In our society women who are raped by men have it worse than men who are raped by women. Both are bad. And the amount of trauma a man can experince is generally underestimated. However we don’t acknowledge the full spectrum of trauma the situation can present with.

    The physical trauma a man will experience is much lower. The violation of bodily autonomy is generally less as well. Stereotypes aside, even men who were assaulted don’t have to mistrust the majority of women. However women have to mistrust men generally and going through a specific trauma make it far worse for re-integrating socially. There is a word for the emotion, but I forgot it, of cis straight women who are romantic with but also have to fear men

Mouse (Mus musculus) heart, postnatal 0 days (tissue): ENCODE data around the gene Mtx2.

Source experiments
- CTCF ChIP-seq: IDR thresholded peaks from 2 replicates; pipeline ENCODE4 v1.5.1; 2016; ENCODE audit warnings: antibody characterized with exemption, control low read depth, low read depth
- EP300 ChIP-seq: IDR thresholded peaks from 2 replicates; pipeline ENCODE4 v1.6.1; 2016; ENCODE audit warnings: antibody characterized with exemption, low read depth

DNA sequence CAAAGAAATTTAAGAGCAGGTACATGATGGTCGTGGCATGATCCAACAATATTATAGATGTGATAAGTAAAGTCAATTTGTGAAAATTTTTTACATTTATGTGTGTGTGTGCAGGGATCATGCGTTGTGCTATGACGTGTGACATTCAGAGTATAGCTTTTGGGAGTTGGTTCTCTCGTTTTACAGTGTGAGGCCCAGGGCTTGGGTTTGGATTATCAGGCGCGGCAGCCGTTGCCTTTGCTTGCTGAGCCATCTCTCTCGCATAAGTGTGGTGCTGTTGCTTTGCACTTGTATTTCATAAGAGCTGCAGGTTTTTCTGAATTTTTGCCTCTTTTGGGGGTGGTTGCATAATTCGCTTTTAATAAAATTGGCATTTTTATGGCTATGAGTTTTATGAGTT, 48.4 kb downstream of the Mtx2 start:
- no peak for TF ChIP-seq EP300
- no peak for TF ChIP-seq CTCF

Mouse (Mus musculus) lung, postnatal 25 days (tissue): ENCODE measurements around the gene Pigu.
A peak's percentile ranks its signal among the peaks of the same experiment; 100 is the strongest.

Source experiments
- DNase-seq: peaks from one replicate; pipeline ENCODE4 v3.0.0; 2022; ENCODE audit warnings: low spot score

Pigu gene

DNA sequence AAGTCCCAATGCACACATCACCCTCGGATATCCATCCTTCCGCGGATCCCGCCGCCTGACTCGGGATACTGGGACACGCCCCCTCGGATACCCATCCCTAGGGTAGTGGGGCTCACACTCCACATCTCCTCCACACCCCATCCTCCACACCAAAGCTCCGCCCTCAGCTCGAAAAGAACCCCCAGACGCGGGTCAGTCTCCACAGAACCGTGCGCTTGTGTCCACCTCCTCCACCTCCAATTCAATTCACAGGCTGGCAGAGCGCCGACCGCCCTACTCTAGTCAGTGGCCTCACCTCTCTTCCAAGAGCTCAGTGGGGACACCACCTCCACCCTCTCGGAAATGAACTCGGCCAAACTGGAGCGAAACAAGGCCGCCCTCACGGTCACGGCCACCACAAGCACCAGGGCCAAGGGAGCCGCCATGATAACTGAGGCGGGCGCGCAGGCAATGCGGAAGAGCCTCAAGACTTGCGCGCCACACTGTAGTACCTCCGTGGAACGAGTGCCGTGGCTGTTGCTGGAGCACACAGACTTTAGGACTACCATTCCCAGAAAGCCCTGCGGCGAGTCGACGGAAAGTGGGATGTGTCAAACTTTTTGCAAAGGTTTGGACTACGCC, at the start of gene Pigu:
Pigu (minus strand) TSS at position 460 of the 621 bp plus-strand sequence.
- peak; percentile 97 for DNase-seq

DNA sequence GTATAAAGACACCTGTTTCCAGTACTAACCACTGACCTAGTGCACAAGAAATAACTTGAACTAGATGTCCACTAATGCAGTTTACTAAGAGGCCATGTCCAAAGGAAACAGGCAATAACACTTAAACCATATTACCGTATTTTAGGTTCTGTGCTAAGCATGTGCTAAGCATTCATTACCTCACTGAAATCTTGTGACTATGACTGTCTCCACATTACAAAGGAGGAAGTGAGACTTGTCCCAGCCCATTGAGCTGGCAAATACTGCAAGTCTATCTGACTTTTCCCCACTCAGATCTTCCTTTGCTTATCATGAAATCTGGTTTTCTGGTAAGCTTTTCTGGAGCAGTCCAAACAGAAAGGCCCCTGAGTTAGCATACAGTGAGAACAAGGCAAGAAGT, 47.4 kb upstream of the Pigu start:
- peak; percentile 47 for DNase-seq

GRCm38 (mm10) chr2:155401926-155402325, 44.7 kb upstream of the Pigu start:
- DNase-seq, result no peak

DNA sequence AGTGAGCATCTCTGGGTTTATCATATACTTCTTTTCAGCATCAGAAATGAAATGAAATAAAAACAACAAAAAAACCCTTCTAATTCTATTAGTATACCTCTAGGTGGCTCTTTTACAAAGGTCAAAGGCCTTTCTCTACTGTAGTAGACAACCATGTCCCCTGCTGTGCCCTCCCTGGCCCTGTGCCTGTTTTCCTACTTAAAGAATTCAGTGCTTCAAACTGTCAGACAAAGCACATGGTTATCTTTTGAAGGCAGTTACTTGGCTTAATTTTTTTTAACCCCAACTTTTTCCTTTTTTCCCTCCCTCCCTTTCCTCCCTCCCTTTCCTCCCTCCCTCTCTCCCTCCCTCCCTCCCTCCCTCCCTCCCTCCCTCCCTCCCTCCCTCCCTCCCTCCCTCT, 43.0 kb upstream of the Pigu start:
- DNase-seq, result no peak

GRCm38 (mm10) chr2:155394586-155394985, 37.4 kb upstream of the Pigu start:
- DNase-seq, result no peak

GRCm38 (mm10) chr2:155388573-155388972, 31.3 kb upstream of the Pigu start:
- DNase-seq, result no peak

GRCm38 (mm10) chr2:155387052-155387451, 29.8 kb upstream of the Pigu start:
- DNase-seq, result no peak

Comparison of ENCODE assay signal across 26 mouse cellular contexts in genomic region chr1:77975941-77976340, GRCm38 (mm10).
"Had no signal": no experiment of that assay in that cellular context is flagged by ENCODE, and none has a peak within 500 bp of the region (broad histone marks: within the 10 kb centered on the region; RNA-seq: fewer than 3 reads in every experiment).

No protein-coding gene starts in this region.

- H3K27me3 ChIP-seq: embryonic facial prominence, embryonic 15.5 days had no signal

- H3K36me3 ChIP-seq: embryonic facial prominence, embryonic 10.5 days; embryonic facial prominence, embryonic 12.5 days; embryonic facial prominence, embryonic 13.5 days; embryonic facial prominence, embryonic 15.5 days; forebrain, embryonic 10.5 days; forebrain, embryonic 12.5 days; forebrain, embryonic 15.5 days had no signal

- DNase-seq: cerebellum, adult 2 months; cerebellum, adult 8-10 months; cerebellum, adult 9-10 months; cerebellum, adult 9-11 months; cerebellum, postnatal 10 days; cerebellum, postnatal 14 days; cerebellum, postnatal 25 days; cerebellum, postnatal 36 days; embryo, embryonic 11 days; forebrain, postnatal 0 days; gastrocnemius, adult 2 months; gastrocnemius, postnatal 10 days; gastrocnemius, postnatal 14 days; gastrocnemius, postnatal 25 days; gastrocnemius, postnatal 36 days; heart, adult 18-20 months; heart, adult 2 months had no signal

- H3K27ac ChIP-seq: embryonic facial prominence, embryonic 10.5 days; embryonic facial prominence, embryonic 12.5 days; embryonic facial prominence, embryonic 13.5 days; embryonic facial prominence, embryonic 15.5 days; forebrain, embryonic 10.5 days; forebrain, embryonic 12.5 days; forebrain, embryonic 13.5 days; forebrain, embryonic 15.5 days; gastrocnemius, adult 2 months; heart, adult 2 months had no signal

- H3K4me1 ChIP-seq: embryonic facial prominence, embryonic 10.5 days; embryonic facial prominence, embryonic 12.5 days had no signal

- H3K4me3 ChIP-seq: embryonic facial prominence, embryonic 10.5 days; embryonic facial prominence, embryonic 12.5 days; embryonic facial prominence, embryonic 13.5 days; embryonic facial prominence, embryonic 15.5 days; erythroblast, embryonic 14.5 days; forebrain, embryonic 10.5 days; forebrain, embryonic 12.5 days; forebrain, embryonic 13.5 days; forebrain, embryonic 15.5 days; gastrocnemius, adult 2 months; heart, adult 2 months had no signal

Consider as a thought experement, if the warship captain forcibly penetrated the protagonist with objects. Or physically abused him as well. Then I think you would feel emotions much more like you would expect to feel if the situations were reversed.

Leave a Reply to kylind Cancel reply

You may use these HTML tags and attributes: <a href="" title=""> <abbr title=""> <acronym title=""> <b> <blockquote cite=""> <cite> <code> <del datetime=""> <em> <i> <q cite=""> <s> <strike> <strong>

(required)

(required)

This site uses Akismet to reduce spam. Learn how your comment data is processed.